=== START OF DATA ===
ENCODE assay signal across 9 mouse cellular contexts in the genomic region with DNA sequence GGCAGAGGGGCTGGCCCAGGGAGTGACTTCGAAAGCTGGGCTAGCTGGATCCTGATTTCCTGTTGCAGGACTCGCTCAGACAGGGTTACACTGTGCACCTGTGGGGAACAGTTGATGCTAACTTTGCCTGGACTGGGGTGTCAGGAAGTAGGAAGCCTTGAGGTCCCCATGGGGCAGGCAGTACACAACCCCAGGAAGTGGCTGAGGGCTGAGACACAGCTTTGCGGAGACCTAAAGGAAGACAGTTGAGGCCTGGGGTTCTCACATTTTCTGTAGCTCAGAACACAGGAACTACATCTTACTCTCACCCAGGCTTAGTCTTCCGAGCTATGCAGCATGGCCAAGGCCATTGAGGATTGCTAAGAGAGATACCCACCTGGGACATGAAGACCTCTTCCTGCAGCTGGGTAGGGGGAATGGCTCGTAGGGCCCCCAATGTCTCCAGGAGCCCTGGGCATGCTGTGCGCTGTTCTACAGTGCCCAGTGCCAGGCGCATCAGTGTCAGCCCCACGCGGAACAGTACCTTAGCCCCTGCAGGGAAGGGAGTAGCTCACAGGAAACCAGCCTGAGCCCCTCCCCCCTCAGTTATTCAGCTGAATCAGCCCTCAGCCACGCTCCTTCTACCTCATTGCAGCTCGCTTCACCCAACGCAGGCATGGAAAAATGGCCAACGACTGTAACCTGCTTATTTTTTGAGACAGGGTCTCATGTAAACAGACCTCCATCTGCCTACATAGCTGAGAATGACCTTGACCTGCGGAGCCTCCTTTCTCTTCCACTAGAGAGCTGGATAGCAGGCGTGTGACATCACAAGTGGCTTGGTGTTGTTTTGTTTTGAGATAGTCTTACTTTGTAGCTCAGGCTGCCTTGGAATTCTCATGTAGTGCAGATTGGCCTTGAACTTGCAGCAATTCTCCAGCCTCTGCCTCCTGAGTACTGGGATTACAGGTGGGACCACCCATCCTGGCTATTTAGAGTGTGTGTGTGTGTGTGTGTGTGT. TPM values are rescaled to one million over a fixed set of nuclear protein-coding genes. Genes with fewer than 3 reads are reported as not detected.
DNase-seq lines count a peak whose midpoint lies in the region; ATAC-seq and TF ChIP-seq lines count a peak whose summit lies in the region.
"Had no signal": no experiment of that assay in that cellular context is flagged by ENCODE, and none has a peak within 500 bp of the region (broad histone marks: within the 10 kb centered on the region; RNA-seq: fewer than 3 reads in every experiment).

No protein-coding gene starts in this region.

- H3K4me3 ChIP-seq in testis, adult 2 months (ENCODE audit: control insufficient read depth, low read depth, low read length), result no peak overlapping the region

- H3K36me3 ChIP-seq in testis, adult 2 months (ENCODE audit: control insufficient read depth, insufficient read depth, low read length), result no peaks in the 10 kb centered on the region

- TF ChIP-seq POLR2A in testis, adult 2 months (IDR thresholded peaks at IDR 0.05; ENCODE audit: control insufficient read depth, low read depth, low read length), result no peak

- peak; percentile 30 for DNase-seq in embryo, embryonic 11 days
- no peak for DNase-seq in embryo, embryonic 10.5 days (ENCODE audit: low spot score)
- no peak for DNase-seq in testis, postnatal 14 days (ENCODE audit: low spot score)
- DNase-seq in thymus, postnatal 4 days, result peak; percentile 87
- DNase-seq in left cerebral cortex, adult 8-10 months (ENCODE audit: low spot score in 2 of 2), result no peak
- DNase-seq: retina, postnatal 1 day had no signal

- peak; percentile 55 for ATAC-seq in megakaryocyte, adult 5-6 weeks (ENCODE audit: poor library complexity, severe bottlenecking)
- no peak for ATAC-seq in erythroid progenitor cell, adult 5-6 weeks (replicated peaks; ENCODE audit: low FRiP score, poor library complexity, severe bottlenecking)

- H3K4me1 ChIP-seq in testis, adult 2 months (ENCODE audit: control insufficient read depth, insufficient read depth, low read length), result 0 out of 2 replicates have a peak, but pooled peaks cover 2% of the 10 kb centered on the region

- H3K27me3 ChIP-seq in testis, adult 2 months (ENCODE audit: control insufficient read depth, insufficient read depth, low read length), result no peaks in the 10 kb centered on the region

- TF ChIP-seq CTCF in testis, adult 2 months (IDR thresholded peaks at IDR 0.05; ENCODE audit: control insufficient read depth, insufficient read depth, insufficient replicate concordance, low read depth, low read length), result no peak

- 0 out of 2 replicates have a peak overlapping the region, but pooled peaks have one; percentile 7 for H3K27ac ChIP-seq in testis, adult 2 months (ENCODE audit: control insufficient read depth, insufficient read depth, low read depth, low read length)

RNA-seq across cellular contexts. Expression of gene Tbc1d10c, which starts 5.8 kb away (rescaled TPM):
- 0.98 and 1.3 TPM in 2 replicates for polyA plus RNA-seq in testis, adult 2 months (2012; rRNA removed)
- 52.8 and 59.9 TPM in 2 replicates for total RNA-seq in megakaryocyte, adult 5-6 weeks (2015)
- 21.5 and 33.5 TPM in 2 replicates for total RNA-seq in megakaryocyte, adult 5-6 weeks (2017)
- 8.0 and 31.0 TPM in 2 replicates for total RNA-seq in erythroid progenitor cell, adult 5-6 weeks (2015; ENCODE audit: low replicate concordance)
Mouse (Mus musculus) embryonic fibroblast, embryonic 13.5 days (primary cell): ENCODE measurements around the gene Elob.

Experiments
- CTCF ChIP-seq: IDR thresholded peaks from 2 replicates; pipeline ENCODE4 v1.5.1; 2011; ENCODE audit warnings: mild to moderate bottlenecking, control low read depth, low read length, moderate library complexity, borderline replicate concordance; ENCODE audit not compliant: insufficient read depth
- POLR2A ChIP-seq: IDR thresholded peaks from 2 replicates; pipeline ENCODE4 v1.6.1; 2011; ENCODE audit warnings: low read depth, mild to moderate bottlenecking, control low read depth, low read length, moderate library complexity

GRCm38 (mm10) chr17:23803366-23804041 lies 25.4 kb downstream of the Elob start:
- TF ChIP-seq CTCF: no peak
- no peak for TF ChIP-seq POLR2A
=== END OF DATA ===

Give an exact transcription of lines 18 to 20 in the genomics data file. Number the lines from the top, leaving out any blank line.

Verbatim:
- TF ChIP-seq CTCF in testis, adult 2 months (IDR thresholded peaks at IDR 0.05; ENCODE audit: control insufficient read depth, insufficient read depth, insufficient replicate concordance, low read depth, low read length), result no peak

- 0 out of 2 replicates have a peak overlapping the region, but pooled peaks have one; percentile 7 for H3K27ac ChIP-seq in testis, adult 2 months (ENCODE audit: control insufficient read depth, insufficient read depth, low read depth, low read length)

RNA-seq across cellular contexts. Expression of gene Tbc1d10c, which starts 5.8 kb away (rescaled TPM):